Scientific progress is remaking the debate around abortion. When the U.S. Supreme Court decided Roe v. Wade, the case that led the way to legal abortion, it pegged most fetuses’ chance of viable life outside the womb at 28 weeks; after that point, it ruled, states could reasonably restrict women’s access to the procedure. Now, with new medical techniques, doctors are debating whether that threshold should be closer to 22 weeks. Like McGuire, today’s prospective moms and dads can learn more about their baby earlier into a pregnancy than their parents or grandparents. And like McGuire, when they see their fetus on an ultrasound, they may see humanizing qualities like smiles or claps, even if most scientists see random muscle movements.

Read it all.

Posted in Anthropology, Children, Ethics / Moral Theology, History, Law & Legal Issues, Life Ethics, Marriage & Family, Science & Technology, Theology

([London] Times) France gets baby blues as birthrate falls another 2.1% last year

A three-year fall in the birth rate in France is threatening its title as Europe’s most fertile nation and government policies are being blamed.

France has prided itself on policies promoting a high level of childbirth since the 1960s, and particularly in the past 20 years when populations in Europe have aged and shrunk.

The statistics office said the numbers were a delayed reaction to the financial crisis in 2008 because generous social and family benefits had cushioned a demographic impact noticed far earlier elsewhere in Europe. France has taken longer to recover than its neighbours.

Read it all (requires subscription).

Posted in * Economics, Politics, Anthropology, Children, Ethics / Moral Theology, France, Marriage & Family

(Wash Post) Michael Gerson–Abortion rights go against the spirit of civil rights

Why does this issue refuse to fade from our politics? One reason concerns Roe itself, which was (as Justice Byron White put it in his dissent) “an exercise in raw judicial power.” Blackmun’s ruling does not hold up well on rereading. His system of trimesters and viability was (and is) arbitrary and medically rootless, a fig leaf covering an almost limitless abortion right. Blackmun’s weak argument largely substituted for the democratic process in 50 states. Fiat replaced deliberation and democratic legitimacy. This was a recipe for resentment and reaction.

But judicial fiat can’t be a sufficient explanation. The Obergefell decision legalizing same-sex marriage in every state was also sweeping. It has produced almost no political reaction. The contrast to Roe could hardly be starker. And the explanation is rather simple: All the great civil rights movements have been movements of inclusion. The first modern civil rights campaign — militating for the end of the British slave trade — set the pattern with its slogan: “Am I not a man and a brother?” Susan B. Anthony asked: “Are women persons?” In the most rapidly successful civil rights movement of our time, gays and lesbians came out to show their communities that LGBT people were their friends and family members. All these efforts expanded the circle of social welcome and protection.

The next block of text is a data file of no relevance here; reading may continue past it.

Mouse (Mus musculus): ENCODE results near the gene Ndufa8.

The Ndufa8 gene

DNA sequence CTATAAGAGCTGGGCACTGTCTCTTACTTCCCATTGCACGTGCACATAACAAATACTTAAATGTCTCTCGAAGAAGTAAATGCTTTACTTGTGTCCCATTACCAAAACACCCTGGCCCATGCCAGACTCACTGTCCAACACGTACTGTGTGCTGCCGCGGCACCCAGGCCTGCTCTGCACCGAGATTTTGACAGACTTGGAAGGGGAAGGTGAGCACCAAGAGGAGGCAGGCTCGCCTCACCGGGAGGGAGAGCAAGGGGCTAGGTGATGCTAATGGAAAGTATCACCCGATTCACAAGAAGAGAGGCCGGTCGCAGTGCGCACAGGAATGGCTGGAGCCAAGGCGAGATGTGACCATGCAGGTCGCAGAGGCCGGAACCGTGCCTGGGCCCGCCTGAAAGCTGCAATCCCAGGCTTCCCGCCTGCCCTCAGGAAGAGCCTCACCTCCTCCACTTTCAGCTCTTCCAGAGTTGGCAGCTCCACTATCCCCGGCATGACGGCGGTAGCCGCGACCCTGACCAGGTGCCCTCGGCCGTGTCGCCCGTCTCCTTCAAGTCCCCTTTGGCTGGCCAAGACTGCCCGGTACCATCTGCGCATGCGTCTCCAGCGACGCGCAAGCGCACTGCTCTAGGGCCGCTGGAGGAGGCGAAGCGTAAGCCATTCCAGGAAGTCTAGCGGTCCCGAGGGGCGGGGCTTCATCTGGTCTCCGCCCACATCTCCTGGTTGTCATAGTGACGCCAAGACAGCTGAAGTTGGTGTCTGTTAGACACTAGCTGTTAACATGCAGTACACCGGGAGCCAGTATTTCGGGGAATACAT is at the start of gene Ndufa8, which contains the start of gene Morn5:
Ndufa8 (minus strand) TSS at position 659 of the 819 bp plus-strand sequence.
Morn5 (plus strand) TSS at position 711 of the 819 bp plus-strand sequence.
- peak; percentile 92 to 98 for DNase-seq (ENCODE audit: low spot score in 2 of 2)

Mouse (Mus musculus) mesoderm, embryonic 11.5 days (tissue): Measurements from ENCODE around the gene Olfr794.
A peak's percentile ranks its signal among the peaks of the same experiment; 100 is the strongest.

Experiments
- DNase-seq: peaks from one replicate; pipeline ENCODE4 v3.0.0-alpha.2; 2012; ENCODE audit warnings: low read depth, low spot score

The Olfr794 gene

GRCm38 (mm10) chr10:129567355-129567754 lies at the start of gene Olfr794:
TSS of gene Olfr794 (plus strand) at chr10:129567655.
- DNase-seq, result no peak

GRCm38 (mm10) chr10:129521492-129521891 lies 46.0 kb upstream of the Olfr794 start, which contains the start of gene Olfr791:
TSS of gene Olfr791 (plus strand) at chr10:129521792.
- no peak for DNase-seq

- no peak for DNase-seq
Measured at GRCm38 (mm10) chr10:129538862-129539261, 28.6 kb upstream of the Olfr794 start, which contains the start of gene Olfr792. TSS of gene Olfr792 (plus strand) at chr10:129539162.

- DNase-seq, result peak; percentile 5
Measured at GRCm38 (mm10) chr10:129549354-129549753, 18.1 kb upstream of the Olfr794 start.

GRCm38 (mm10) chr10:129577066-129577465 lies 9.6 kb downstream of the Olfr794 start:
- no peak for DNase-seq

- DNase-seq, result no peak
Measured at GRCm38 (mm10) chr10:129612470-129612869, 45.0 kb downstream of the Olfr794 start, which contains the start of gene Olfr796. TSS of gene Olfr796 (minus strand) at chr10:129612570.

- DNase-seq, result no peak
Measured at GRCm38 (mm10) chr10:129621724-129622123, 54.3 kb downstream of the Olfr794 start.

The abortion rights movement, in contrast, is a movement of autonomy. Its primary appeal is to individual choice, not social inclusion. And the choice it elevates seems (to some people) in tension with the principle of inclusion. A fetus is genetically distinct from the mother, is biologically human and has the inherent capacity to develop into a child. This makes it different from a hangnail or a tumor. At what point does this developing human life deserve our sympathy and protection? When neurological activity develops? When the fetus can feel pain? When a child is born? When an infant can think and reason? All these “achievements” are, in fact, scientifically and ethically arbitrary. They don’t mark the start of a new life, just the development of an existing life.

It is the antiabortion movement that appeals to inclusion. It argues for a more expansive definition of the human community. It opposes ending or exploiting one human life for the benefit of another. There are heart-rending stories that prevent the simplistic application of this approach. But most of the antiabortion men and women I know have the genuine and selfless motivation of trying to save innocent lives.

Read it all.

Posted in America/U.S.A., Anthropology, Children, Ethics / Moral Theology, History, Law & Legal Issues, Life Ethics, Marriage & Family, Religion & Culture, Science & Technology, Sexuality, Theology

(LARB) Multiculturalism and Mental Illness: An Interview With Mira T. Lee

ELEANOR J. BADER: Lucia, the younger sister in Everything Here Is Beautiful, suffers from schizoaffective disorder, and the novel tracks her many psychotic breaks with compassion, terrifying realism, and multilayered complexity. Did you know about this disorder from personal experience?

MIRA T. LEE: There is a lot of mental illness in my family, with multiple family members with schizophrenia. I’ve seen breaks from reality, psychotic behavior where people believe the TV is talking to them or that the FBI is bugging their computers. I’ve seen people stop making sense and become unable to string words together to form a sentence.

I’ve dealt with doctors, hospitals, and social workers, and I am very familiar with the frustrations involved in trying to help someone with this kind of illness, so a lot of the emotions I include in the book are emotions I’ve felt. I know what it’s like to walk on eggshells because someone is disoriented and you don’t want to make the situation worse. Manuel, the undocumented Ecuadoran immigrant Lucia lives with after she leaves her first husband, consistently tries to appease Lucia. Through him, I was able to show how scary it is to see the person you love all but disappear.